HC Deb 15 November 1982 vol 32 cc19-32 3.31 pm
The Secretary of State for the Environment (Mr. Michael Heseltine)

With permission, Mr. Speaker, I will make a statement about certain public expenditure programmes for the Department of the Environment. This follows the statement made by my right hon. and learned Friend the Chancellor of the Exchequer on 8 November. Details are being laid in the Vote Office. I shall also announce the designation of new enterprise zones.

As my right hon. and learned Friend said, for the first time since 1977 a Government's public expenditure plans have not had to be revised upwards from one year to the next. The total of planned expenditure for my own programmes has also remained broadly the same. However, as a result of the considerable success of the programme of sales of council houses and of other assets, significant additional resources are now being realised by local government. In 1983–84 these sales should be worth about £1,750 million. This allows for a marked increase in certain capital programmes.

I deal first with housing. For the current year I have asked local authorities to accelerate their capital programmes in order to spend closer to the national provision. I have offered additional capital allocations for all authorities which need them. Local authorities can increase their expenditure on home improvement grants this year without limit. The Government agree with the proposal—endorsed by The House Builders Federation—that local authorities should buy completed, or nearly completed, low-cost homes direct from house builders for sale, under shared ownership arrangements, to first-time buyers and those on the waiting list. I urge local authorities to promote these schemes.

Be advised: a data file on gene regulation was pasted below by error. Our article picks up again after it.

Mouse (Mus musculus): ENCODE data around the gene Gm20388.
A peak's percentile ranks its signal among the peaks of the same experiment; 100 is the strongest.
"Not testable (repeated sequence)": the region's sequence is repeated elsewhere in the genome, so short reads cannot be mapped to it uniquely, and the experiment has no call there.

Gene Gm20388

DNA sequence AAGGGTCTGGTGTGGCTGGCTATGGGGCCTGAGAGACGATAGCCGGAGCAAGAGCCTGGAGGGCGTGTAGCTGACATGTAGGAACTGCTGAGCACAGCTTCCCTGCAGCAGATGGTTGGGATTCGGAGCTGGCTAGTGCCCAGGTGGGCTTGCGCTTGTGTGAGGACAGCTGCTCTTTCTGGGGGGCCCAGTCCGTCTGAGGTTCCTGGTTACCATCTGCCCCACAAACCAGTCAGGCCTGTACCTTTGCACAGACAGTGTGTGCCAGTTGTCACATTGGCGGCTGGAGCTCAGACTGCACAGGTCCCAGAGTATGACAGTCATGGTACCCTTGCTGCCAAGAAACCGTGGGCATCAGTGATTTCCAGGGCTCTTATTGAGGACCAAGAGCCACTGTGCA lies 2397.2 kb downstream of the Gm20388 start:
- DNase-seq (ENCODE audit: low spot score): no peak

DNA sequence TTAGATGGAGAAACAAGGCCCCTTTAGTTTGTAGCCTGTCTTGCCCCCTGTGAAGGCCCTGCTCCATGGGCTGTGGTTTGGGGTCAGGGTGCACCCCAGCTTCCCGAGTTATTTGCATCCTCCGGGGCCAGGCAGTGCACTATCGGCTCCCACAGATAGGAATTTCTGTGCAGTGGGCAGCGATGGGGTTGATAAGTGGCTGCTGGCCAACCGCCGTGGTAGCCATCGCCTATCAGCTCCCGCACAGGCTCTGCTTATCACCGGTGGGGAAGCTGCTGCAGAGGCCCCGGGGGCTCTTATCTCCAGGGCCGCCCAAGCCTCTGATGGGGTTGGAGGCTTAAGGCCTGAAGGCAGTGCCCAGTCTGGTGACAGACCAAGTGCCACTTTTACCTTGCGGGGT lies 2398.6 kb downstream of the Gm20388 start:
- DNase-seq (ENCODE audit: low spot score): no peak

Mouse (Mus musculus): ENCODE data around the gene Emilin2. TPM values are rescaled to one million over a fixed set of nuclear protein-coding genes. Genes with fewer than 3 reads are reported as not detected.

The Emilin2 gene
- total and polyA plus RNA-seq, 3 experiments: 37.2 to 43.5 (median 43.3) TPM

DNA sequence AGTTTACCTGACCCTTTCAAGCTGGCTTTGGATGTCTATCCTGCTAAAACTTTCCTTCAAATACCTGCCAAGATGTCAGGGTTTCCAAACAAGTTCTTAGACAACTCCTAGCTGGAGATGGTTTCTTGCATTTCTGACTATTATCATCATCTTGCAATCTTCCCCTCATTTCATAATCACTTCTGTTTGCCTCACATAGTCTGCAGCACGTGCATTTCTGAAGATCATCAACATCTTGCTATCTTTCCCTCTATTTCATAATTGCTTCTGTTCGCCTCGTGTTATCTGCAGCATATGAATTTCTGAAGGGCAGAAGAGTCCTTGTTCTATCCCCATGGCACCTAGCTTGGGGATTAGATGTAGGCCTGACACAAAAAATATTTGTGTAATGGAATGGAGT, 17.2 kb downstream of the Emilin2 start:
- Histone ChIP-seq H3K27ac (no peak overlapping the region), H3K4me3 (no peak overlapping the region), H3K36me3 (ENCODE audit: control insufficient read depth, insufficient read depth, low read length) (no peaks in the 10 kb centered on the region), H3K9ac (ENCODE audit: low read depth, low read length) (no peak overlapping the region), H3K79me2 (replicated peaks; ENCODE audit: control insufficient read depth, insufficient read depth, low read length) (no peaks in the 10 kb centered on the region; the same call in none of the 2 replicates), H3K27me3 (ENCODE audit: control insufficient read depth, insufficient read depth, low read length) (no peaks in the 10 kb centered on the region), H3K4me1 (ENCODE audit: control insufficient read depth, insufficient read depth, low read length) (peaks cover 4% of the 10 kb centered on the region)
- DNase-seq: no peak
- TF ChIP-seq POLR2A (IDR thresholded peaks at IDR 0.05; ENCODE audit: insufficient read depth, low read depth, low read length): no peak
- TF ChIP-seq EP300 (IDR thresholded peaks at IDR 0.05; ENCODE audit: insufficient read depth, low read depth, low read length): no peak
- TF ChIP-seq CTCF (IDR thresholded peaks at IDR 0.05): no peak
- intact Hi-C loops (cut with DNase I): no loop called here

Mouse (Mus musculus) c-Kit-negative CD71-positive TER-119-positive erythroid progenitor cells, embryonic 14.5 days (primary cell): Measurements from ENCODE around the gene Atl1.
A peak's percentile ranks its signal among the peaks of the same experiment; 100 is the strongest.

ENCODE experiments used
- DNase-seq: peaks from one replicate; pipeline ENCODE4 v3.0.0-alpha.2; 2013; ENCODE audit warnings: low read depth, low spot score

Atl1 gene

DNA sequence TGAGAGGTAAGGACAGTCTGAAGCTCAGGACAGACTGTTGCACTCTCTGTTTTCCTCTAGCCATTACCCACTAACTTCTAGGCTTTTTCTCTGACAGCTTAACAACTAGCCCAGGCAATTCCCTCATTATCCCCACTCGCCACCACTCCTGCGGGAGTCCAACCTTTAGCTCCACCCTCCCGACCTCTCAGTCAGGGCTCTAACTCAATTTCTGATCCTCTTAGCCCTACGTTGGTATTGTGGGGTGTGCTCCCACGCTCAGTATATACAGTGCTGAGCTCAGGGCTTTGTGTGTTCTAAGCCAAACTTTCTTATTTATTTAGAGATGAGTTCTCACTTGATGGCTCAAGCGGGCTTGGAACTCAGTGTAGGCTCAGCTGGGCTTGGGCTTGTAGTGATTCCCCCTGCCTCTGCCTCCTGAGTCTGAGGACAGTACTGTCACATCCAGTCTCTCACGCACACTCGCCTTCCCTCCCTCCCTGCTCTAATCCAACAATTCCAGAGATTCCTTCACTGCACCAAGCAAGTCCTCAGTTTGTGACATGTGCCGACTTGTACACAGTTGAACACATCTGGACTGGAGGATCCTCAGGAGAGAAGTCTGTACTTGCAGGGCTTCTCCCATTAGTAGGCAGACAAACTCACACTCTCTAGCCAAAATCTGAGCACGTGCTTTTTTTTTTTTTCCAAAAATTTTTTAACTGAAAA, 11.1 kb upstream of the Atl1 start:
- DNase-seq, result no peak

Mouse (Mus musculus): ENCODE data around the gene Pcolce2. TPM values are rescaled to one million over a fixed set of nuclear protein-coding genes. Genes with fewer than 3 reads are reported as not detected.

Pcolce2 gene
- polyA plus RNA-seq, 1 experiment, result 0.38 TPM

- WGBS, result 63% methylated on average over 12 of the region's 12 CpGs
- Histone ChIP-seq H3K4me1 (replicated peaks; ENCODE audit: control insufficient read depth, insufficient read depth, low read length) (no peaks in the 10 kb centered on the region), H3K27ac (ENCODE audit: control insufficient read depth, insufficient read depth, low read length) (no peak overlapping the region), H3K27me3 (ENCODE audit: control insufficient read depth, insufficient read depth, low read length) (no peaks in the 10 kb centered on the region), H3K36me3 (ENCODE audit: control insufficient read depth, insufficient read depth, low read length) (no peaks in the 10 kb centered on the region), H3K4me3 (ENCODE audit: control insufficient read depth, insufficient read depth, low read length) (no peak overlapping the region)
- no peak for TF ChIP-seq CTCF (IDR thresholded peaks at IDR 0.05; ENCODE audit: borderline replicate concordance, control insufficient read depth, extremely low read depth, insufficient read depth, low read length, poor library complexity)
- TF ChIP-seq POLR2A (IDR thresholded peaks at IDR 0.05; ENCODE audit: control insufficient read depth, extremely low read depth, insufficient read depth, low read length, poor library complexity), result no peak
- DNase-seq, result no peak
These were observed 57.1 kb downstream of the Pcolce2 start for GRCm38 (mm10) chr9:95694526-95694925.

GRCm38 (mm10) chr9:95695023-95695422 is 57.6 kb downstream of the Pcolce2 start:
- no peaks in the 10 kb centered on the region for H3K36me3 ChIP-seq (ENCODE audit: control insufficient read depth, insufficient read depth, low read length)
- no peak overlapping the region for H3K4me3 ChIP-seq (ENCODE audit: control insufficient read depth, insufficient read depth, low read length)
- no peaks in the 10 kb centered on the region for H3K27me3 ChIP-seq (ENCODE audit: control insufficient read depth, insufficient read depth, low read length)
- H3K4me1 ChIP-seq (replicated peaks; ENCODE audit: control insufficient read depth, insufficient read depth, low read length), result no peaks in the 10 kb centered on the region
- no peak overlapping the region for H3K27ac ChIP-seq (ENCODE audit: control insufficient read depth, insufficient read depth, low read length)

I have also discussed with the Housing Corporation the effective use of additional resources this year. I have agreed an increase of £150 million in the corporation's cash imit for 1982–83 to £680 million. This allows additional expenditure on fair rent, hostel and low-cost home ownership schemes and the refinancing of private borrowing guaranteed by the corporation.

For 1983–84 the gross capital provision for housing will be increased from this year's provision of £3,190 million to £3,243 million. This is about £340 million above the expected outturn for the current year, taking account of the forecast additional spend from my statement today. It will sustain a substantial increase in construction and improvement activity. I have already announced the continuation of the higher improvement grant rates until the end of 1983–84. I shall be taking additional steps to assist local authorities to meet the resulting demand.

I deal now with other Department of the Environment programmes. For the current year, 1982–83, local authorities have been invited to seek any additional allocations they need for derelict land, urban programme expenditure, or other projects. The grant to the Sports Council is also being increased to allow increased capital expenditure, particularly in communities where the needs are greatest and where the development of small facilities can provide a basis for partnership between voluntary organisations and local government. The Minister for the Arts and I are making a further grant of £5 million to the national heritage memorial fund. I will also provide additions to the grants to the Nature Conservancy Council and the Countryside Commission.

A breakdown of Department of the Environment programmes for 1983–84 is shown in the figures placed in the Vote Office. The external financing limit for water authorities will allow capital investment to be increased from £632 million to £677 million. Provision for gross capital expenditure on local environmental services will be £605 million compared with forecast outturn this year of £481 million. Within the smaller programmes there will be an increase in the heritage, conservation and sports budgets from £156 million to £165 million.